The F-150 Lightning will come standard with a 230-mile range rating and be offered in an extended range version that can go 300 miles between charges and gets the maximum 10,000-pound rating, but without anything attached to the back of it.
Uh-huh. That “extended range version” has a much bigger and heavier battery pack. Oh, did I mention it costs lots of thousands more?
Ford hasn’t yet said how towing or hauling the F-150 Lightning’s maximum 2,000 payload will affect range, but energy is energy and internal combustion engine vehicles offer an idea.
Hmmm. I wonder why Ford hasn’t mentioned that as yet? Surely they’ve tried puling trailers and took measurements? Remember I lost about 30% of my mileage towing a loaded trailer with a fully loaded vehicle and three passengers.
The weight and shape of whatever is being towed can make a dramatic difference on fuel economy, not to mention the road being driven on. Just picture the difference between a cabin cruiser getting hauled to a mountain lake compared to an Airstream trailer cruising through Kansas.
Ah! Honesty! Where motor vehicles are concerned, range is a function of many factors. There are, however, three main ways to get better range in fueled vehicles: 1) make them lighter; 2) make them more aerodynamic; 3) make the engines, through engineering and computer controls, more efficient. The first two factors apply to EVs. For the third, making batteries more efficient is the trick, but physics keeps getting in the way. It seems batteries can only be so powerful, last so long, and store so much energy. But any vehicle, fueled or juiced, is affected by terrain and altitude. Traversing the rolling hills of WY or SD is going to take a toll on range, far more than traversing Kansas.
Typically, a truck sees at least a 30% drop in fuel economy when pulling 10,000 pounds, though it can be more than 50% in some situations, according to tests by PickupTrucks.com.
In fact, startup electric truck maker Rivian, in which Ford holds a $500 million stake, says that its R1T pickup will see a 50% drop in efficiency when towing a trailer at its maximum 11,000-pound rating.
That means F-150 Lightning owners can likely expect to make it 150 to 210 miles between charges with the extended battery.
Remember that’s the very heavy and expensive extended battery version. The normal version is going to get 115 miles of range under those conditions. And, of course, even that’s nonsense. That kind of calculation is a best case, ideal condition sort of scenario. The actual range for any version is going to be less, probably much less. Using frivolous accessories like lights, air conditioning/heating, windshield wipers and anything else that requires electricity is going to also dramatically reduce range. Want to charge your cell phone? Wave goodbye to five miles of range. The extra weight and drag of a 4WD version is also going to hammer range.
This is assuming, of course, that they started with a full battery. The F-150 Lightning is capable of being recharged at a public fast charging station from 15% to 80% full in 41 minutes, but the process slows down for the last 20% to protect the cells from overheating, so drivers may not want to wait around to top it all the way off during a road trip.
Ah! More honesty—sort of. On our trip, we stopped to refuel in Wall, SD and Chamberlain, SD. In each city, there was a bank of seven or so proprietary Tesla chargers. At each place, only a single Tesla vehicle was charging. It took me about 10 minutes to refuel. The Teslas were there before we arrived, and still there when we left. That 41 minute figure is also optimistic. In reality, if there is a charger available when and where one needs it, two hours and more is a far more realistic expectation, and that’s just to get an 80% charge, and only if the charging device is a super duper fast charger, or considering our F-150 Lightning towing a trailer, maybe just enough range to get to the next charging station—if one exists. Keep in mind the Tesla banks were on the major east/west route through SD. It’s highly unlikely there are any charging stations on anything other than that kind of road in most of America.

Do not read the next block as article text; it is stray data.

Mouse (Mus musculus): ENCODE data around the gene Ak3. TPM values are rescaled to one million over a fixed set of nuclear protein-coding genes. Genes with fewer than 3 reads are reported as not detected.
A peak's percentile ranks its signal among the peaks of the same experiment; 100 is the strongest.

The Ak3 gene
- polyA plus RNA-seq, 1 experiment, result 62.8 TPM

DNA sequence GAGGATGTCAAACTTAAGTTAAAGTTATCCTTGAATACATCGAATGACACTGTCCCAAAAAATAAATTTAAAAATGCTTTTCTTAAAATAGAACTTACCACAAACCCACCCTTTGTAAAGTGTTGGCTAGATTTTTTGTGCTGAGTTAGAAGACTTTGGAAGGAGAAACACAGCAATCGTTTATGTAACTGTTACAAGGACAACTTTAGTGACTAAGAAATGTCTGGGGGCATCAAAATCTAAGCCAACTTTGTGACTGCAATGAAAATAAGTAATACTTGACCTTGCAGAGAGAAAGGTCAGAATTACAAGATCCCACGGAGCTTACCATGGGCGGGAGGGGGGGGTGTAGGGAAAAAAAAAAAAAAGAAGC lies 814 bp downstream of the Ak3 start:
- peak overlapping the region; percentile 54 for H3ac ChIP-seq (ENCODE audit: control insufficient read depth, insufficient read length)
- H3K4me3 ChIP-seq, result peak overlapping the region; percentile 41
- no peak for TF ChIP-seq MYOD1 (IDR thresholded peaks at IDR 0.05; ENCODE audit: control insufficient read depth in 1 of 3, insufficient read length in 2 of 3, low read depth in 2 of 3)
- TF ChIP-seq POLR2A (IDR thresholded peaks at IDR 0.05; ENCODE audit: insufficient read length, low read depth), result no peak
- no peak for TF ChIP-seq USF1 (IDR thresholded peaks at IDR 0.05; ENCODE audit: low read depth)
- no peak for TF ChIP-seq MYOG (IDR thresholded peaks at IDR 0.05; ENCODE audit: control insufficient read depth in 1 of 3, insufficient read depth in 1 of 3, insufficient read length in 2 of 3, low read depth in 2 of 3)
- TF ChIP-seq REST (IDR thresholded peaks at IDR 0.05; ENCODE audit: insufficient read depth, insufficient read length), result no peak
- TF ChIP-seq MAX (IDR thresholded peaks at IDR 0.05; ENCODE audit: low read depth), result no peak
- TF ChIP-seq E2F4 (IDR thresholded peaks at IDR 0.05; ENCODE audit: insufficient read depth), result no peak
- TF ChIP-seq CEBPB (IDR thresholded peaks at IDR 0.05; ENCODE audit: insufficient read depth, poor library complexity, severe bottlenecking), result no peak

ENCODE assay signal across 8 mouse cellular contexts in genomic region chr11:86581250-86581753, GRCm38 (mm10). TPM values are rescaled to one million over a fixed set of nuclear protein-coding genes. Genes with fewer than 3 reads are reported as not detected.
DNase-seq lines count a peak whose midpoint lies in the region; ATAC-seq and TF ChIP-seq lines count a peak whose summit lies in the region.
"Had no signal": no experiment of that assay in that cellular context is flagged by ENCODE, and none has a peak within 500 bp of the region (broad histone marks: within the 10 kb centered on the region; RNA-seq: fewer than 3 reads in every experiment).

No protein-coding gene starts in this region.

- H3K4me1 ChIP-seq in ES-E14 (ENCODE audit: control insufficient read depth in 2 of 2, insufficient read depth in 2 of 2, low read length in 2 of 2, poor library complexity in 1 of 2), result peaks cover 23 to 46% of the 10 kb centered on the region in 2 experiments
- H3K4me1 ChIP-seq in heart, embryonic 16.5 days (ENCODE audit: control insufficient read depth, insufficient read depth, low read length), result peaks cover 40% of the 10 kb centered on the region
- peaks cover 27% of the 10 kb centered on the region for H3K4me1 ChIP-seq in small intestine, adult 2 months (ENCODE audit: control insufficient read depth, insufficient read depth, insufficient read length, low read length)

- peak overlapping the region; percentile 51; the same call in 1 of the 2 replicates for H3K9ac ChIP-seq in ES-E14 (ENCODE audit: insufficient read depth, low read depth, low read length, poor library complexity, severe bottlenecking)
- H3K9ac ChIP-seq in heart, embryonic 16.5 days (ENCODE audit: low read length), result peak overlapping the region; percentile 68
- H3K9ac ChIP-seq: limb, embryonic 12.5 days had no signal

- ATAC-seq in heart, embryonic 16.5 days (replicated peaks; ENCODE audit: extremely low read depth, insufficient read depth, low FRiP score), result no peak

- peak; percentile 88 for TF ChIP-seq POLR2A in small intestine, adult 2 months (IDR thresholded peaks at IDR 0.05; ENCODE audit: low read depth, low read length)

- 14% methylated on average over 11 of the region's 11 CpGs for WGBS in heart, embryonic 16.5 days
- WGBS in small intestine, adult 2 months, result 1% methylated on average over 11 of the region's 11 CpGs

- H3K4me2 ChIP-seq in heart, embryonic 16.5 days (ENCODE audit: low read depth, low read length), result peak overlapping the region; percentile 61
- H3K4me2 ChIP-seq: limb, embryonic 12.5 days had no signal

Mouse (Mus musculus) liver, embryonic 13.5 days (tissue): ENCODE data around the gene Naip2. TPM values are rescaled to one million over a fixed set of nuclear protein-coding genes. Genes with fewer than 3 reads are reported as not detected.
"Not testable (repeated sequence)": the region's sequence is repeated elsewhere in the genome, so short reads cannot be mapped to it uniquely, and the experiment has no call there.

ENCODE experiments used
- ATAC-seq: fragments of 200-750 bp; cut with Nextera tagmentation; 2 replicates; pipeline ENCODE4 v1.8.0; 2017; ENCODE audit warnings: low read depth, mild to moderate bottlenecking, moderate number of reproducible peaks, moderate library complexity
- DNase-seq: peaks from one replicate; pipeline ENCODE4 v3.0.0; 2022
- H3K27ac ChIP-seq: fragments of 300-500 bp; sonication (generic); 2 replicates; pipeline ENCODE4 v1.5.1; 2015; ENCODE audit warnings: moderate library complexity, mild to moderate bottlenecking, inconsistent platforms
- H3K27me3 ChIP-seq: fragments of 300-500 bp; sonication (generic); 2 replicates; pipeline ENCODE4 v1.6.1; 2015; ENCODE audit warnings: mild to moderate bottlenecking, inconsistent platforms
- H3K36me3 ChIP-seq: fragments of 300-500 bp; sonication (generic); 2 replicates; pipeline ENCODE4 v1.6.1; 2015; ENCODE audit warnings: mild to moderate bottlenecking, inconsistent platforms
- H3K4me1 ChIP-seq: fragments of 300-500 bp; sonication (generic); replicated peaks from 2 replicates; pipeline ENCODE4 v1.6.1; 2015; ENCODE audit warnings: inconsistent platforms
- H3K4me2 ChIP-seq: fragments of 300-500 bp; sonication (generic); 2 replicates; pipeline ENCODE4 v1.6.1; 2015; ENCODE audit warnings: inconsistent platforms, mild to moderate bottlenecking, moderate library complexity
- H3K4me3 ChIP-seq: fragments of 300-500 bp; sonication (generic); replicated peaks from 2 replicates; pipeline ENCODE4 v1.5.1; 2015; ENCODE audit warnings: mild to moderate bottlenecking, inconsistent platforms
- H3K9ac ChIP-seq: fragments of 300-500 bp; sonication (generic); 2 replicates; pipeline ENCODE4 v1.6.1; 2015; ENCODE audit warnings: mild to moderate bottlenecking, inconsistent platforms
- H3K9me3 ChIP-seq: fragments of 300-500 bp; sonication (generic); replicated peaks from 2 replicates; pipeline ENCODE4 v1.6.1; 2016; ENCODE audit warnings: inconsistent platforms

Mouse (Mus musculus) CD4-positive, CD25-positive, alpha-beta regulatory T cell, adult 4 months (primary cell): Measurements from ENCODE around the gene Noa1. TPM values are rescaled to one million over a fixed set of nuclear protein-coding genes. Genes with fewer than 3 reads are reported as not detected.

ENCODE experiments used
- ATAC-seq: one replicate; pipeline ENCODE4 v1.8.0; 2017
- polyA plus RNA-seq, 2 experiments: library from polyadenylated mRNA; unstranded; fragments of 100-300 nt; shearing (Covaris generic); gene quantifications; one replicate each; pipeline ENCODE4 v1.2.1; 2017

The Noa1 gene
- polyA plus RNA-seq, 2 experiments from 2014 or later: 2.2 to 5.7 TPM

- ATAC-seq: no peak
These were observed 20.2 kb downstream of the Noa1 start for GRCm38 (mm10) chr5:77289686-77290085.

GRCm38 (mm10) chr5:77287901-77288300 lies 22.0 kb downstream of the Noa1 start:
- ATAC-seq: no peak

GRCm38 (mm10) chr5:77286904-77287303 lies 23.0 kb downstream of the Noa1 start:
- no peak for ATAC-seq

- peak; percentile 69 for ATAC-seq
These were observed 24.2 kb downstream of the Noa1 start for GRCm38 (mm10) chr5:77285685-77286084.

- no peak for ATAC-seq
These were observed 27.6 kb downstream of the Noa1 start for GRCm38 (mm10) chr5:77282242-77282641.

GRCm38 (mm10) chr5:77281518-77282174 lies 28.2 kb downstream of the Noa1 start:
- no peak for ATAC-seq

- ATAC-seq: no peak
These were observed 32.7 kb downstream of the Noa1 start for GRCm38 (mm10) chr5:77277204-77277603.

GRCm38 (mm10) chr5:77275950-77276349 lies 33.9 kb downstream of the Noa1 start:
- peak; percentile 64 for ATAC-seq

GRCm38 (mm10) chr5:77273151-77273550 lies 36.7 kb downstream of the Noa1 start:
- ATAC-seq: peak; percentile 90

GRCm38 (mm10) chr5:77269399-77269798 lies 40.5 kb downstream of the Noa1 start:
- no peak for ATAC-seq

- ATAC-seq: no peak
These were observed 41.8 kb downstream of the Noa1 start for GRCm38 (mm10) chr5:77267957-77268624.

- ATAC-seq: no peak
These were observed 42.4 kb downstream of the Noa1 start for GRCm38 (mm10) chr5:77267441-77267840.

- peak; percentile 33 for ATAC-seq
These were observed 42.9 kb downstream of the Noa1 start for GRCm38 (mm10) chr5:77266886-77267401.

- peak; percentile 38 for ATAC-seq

But what about that brave, new EV future where there are charging stations everywhere? Imagine having to wait in line for hours to get to a charger only to have to wait hours to charge. And where will one repose in the heat of summer or cold of winter while waiting for an 80% charge? Running the heater or A/C will dramatically lengthen charging times. Oh yes: cold greatly reduces range and lengthens charging time too, and it gets kind of chilly in much of the US during about half of the year.
Also keep in mind that while electric motors have great acceleration and torque characteristics, they come at a very high cost in power. Getting anything close to the optimistic projected range figures EV cheerleaders spout is also going to require very modest and gradual acceleration. Let’s not even talk about the realities of going four wheeling in the back of beyond with an EV truck. In 4WD, a driver is going to be able to watch an EV “charge remaining” meter dwindle at warp speed. The same will be true for people who use pickups for actual work, hauling things and traversing non-ideal terrain.
Electrek.co assures us the future is nothing but EVs because consumers are going to demand them. Riiight. Not out here in Normal America, speed.
Considering the reality of an electric F-150 hauling a trailer as I did, I’d need at least four charging stops to cover 500 miles. Figure, just to be ridiculously fair, only two hours for a full charge—because 80% wouldn’t be enough range—and a seven-hour one-way trip suddenly becomes 15 hours, for most people, a two-day affair. Sorry, but normal Americans don’t have the time or money to put up with that sort of nonsense, so they’re certainly not going to be clamoring for vehicles that reduce their productivity, efficiency and profitability by more than 100%.
Oh, and EVs cost considerably—as in many thousands—more than conventional vehicles. Yup. We’re all going to demand that future.